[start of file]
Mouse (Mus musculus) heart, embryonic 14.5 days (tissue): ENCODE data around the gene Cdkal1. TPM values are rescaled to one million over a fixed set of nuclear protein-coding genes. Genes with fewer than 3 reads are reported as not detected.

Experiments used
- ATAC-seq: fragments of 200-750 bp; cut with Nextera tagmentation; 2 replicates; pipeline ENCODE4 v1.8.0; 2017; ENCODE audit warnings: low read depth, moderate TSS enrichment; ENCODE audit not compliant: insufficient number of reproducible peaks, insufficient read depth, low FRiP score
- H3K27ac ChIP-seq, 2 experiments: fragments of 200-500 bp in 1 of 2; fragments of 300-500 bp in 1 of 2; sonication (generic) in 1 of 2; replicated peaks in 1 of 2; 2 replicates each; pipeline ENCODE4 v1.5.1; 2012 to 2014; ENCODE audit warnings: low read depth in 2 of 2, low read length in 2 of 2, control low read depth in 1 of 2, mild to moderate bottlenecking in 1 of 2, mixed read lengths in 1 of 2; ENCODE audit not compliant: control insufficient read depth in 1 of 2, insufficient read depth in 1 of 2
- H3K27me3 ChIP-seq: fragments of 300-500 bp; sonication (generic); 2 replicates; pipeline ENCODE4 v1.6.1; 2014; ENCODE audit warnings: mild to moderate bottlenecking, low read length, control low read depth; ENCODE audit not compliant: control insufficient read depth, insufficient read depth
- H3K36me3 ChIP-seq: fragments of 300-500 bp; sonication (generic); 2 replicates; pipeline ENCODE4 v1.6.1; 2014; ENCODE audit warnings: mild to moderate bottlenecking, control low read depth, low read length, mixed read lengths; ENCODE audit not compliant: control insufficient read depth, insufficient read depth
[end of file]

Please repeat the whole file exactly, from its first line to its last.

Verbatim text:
Mouse (Mus musculus) heart, embryonic 14.5 days (tissue): ENCODE data around the gene Cdkal1. TPM values are rescaled to one million over a fixed set of nuclear protein-coding genes. Genes with fewer than 3 reads are reported as not detected.

Experiments used
- ATAC-seq: fragments of 200-750 bp; cut with Nextera tagmentation; 2 replicates; pipeline ENCODE4 v1.8.0; 2017; ENCODE audit warnings: low read depth, moderate TSS enrichment; ENCODE audit not compliant: insufficient number of reproducible peaks, insufficient read depth, low FRiP score
- H3K27ac ChIP-seq, 2 experiments: fragments of 200-500 bp in 1 of 2; fragments of 300-500 bp in 1 of 2; sonication (generic) in 1 of 2; replicated peaks in 1 of 2; 2 replicates each; pipeline ENCODE4 v1.5.1; 2012 to 2014; ENCODE audit warnings: low read depth in 2 of 2, low read length in 2 of 2, control low read depth in 1 of 2, mild to moderate bottlenecking in 1 of 2, mixed read lengths in 1 of 2; ENCODE audit not compliant: control insufficient read depth in 1 of 2, insufficient read depth in 1 of 2
- H3K27me3 ChIP-seq: fragments of 300-500 bp; sonication (generic); 2 replicates; pipeline ENCODE4 v1.6.1; 2014; ENCODE audit warnings: mild to moderate bottlenecking, low read length, control low read depth; ENCODE audit not compliant: control insufficient read depth, insufficient read depth
- H3K36me3 ChIP-seq: fragments of 300-500 bp; sonication (generic); 2 replicates; pipeline ENCODE4 v1.6.1; 2014; ENCODE audit warnings: mild to moderate bottlenecking, control low read depth, low read length, mixed read lengths; ENCODE audit not compliant: control insufficient read depth, insufficient read depth